Skip navigation to main content

Pride and Prejudice, Sense and Sensibility…and Fashion and Frocks

Written by Lisa Spurgin, 3rd August 2011

I don’t know about anyone else but when I’m reading one of the classics I find that I ‘transport’ myself to the specific time and place where the novel is set, immersing myself as completely as I can - given the knowledge I have - in the story’s world. In my mind’s eye, I walk through the fields or the grounds of some grand stately home, taking in the country air and watching dashing gents trot by on horseback. The one thing I would love to really experience (other than to chance upon my own Mr Darcy) is the fashion of the Austen era; to adorn myself in the outstandingly beautiful dresses and finery and step into the delicate silk shoes of Emma Woodhouse or Elinor Dashwood.

Others who share the same flight of fancy will be interested to know about an exhibition now on at Sudley House entitled Costume Drama: Fashion from 1790 to 1850, which showcases a range of clothing and accessories of the style that would have been worn by the characters in Jane Austen’s novels and Cranford by Elizabeth Gaskell, and which I took a trip to see for myself last weekend. Unfortunately visitors don’t get the chance to try anything on for size but having the chance to see such stunning clothes, only ever seen by most of us replicated in film and TV adaptations, up close is truly wonderful.

In the beautiful original Victorian surroundings of the museum, the exhibition displays to brilliant effect rare and early items from the costume collection of National Museums Liverpool. Most of the fine frocks on display would have been seen on the emerging upper and middle classes, at a time when fashion played a key role in indicating an ascent up the social ladder.

It’s hard to pick out anything as a highlight, especially for a literature and fashion enthusiast – all the pieces were just gorgeous – but I was particularly impressed by a breathtaking blue and gold silk brocade day dress (which didn’t seem at all practical for daytime wear – but then, practicality wasn’t at the top of the list when it came to style in that time period). It turned out that such a dress would have been worn by a newlywed-bride on her ‘going away’ from home; so perhaps Elizabeth Bennet would have had something very similar for her eventual journey to Pemberley. Also very Austen-esque was a gold and white figured silk evening dress, which would surely have been a favourite of any of the Bennet sisters.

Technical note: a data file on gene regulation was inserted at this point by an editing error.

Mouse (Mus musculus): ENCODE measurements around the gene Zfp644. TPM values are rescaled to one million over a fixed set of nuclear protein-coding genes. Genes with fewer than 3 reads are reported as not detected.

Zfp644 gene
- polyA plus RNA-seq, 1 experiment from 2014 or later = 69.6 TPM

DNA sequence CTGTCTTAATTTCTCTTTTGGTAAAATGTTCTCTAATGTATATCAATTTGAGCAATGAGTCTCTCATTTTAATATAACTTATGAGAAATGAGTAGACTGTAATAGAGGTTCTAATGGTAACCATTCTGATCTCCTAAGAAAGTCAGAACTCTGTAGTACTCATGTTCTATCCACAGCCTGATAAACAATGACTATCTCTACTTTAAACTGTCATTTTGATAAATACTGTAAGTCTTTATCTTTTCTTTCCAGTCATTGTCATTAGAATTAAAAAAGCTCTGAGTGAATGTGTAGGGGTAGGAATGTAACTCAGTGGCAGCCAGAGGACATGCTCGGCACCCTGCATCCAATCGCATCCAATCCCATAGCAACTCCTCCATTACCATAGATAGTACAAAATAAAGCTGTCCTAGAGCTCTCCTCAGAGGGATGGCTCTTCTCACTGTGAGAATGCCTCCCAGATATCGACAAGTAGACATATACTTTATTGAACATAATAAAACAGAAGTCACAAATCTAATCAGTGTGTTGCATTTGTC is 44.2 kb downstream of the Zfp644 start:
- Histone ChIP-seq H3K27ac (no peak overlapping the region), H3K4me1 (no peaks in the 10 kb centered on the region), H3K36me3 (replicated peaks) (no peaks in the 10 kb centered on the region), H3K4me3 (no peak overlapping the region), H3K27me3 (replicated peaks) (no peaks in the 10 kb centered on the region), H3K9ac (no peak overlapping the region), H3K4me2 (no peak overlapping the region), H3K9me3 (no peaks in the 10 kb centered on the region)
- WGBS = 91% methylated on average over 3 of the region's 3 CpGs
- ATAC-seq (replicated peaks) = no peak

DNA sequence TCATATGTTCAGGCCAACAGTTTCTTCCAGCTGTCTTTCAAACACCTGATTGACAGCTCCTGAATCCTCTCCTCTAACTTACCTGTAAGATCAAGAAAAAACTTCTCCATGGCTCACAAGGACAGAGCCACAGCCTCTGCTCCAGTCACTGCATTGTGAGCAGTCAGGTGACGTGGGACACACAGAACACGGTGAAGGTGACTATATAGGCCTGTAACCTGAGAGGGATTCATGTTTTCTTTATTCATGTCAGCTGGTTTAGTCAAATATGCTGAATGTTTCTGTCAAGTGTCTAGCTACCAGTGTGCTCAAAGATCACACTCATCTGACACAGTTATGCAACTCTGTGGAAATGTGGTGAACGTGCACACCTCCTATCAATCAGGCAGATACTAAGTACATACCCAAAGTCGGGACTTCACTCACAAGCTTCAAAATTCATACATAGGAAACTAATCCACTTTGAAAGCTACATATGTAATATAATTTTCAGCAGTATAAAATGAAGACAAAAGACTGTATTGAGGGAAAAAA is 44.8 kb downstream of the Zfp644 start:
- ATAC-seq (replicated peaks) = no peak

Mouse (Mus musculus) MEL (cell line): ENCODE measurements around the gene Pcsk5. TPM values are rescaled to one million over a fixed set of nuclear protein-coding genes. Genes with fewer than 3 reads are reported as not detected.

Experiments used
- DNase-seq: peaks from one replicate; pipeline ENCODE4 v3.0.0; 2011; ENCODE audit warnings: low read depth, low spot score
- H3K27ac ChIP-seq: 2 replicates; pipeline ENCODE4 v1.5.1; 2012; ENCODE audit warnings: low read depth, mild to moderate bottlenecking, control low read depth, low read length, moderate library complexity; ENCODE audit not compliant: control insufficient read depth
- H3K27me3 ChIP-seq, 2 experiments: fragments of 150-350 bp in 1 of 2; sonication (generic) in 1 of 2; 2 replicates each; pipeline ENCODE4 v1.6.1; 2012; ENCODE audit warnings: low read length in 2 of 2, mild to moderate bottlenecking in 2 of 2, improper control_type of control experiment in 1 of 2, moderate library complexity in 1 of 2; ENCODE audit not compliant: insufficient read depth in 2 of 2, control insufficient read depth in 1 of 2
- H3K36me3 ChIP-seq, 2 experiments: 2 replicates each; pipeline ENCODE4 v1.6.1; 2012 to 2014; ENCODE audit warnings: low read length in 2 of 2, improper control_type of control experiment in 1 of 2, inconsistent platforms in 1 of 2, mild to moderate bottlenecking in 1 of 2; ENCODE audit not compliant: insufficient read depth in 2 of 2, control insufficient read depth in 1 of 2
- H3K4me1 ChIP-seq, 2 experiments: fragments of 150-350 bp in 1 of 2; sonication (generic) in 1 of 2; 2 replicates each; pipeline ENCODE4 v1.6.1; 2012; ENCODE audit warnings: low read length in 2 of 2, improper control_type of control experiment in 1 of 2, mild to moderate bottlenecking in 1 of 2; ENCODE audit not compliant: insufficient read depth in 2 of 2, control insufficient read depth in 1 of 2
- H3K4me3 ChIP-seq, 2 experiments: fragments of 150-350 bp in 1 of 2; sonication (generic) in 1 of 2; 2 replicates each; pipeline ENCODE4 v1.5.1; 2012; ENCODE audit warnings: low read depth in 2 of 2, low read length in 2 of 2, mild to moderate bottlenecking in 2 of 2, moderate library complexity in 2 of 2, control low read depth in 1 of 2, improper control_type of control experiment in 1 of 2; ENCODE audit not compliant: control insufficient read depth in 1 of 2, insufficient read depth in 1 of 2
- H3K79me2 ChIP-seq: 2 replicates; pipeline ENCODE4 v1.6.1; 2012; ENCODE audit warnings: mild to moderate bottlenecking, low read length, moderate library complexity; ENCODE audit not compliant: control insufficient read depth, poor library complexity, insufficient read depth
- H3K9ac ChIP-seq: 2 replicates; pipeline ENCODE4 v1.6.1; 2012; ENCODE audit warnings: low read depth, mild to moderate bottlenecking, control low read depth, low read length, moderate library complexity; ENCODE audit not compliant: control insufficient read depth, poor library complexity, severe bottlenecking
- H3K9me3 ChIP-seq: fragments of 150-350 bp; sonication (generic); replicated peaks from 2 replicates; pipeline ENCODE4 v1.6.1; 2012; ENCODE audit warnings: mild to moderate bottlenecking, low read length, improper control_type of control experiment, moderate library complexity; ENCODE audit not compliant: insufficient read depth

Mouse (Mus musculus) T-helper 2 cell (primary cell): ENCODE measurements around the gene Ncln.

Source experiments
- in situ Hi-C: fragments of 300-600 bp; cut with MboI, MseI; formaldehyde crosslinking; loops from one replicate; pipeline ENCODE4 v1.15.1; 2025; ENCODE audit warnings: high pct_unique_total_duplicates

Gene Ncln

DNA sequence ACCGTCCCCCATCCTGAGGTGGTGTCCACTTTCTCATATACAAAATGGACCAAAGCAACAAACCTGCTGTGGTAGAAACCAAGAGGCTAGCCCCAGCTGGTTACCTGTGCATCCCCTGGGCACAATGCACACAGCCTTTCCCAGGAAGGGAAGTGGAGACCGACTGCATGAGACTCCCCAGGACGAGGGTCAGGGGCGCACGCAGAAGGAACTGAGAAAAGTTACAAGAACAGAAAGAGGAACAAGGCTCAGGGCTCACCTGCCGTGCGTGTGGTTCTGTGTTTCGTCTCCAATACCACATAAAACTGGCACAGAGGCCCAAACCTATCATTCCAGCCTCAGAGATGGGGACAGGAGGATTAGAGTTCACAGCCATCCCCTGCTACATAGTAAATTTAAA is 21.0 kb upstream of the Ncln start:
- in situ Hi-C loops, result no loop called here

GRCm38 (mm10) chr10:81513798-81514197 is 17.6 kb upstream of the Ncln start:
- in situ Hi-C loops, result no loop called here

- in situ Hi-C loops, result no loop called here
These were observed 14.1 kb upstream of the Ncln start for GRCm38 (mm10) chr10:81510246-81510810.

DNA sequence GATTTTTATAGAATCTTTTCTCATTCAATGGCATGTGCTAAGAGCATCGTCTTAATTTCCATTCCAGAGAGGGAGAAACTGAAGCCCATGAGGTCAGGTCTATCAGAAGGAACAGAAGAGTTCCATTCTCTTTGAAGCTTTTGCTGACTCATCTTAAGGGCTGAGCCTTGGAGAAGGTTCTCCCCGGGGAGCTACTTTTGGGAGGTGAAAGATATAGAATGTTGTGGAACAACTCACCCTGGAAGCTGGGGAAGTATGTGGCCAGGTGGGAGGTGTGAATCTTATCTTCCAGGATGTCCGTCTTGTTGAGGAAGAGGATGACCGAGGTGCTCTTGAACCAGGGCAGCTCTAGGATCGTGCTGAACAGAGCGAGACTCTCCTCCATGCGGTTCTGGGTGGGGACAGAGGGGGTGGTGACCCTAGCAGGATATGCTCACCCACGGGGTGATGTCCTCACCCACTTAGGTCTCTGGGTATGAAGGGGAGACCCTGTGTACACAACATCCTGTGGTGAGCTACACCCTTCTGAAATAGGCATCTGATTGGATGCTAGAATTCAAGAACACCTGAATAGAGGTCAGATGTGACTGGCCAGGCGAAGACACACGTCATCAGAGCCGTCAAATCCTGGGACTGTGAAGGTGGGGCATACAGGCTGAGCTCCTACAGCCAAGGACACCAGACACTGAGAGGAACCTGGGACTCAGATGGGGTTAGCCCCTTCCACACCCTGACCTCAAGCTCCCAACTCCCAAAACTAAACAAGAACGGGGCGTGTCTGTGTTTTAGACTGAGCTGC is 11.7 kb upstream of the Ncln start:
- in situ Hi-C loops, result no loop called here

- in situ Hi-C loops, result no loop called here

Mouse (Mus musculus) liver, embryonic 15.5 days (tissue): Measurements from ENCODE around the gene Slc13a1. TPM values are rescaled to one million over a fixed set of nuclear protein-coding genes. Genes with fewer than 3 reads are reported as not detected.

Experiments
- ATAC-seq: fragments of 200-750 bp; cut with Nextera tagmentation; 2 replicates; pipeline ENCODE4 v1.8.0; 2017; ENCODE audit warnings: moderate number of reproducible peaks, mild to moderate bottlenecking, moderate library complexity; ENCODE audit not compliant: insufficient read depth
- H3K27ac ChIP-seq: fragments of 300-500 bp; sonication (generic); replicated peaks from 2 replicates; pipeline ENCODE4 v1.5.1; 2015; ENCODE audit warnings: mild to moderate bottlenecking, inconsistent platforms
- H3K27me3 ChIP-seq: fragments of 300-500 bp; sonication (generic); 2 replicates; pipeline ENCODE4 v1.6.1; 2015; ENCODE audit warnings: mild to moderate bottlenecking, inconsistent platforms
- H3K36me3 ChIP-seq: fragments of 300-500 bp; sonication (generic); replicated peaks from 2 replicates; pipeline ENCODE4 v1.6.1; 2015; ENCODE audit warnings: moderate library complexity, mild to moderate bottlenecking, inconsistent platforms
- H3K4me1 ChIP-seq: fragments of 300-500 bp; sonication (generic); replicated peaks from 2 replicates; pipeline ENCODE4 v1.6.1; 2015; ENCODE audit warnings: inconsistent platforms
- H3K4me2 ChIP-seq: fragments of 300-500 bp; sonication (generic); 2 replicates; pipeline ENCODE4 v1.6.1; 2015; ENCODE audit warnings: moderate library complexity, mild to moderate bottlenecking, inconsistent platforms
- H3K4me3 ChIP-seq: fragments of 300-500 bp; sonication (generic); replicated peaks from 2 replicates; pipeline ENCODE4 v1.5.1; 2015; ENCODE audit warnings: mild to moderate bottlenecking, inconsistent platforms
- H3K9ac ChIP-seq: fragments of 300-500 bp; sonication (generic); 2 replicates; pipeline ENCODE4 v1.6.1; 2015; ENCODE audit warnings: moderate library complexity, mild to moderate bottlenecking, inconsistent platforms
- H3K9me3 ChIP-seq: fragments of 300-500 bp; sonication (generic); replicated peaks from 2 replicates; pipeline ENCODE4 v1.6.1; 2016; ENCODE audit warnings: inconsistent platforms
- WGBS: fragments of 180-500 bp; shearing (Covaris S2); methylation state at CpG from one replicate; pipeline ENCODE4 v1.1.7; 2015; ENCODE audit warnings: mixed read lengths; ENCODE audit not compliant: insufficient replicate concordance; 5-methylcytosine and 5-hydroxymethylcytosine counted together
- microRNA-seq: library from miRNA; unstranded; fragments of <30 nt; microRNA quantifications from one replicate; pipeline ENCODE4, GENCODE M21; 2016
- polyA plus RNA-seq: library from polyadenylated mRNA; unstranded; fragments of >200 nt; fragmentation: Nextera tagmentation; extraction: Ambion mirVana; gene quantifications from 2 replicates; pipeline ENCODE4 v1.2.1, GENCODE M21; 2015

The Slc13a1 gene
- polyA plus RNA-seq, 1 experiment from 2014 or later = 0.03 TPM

Jane Austen style dresses from the Costume Drama exhibition at Sudley House

The exhibition is a must-see for any Austen aficionado – you really do feel as if you’ve stepped into the wonderful world of Jane for an afternoon.

Costume Drama runs until 7th May 2012 at Sudley House, Mossley Hill Road, Aigburth, Liverpool L18 8BX and entry is free. There are free family workshops accompanying the exhibitions, including ones where you can design your own Austen-style costume (August 17th/February 16th at 1-4pm) and a hat-making workshop (August 25th/April 4th at 1-4pm).

Also, to celebrate 200 years since Sense and Sensibility was published, Sudley House will be screening the 1995 film adaptation (August 5th/September 25th/November 13th/January 13th/March 2nd/April 20th). Tickets can be collected free from the welcome desk on screening days.

1 thought on “Pride and Prejudice, Sense and Sensibility…and Fashion and Frocks

fiona says:

Interesting Lisa, and Sudley House is well worth a visit, don’t know if I can drag my husband along to see the fashion this time around, but we have certainly enjoyed a few visits recently. I also quite like sitting outside and counting the planes circling in over the Mersey (HMM) getting quite excited when the ‘next one’ appears out of the clouds. Actually, my husband would probably rather accompany me to the Costume Drama than sit through my excited plane counting again!

Leave a Reply

Your email address will not be published. Required fields are marked *

Contact us

Get in touch and be part of the story
You can also speak to us on: 0151 729 2200
  • This field is for validation purposes and should be left unchanged.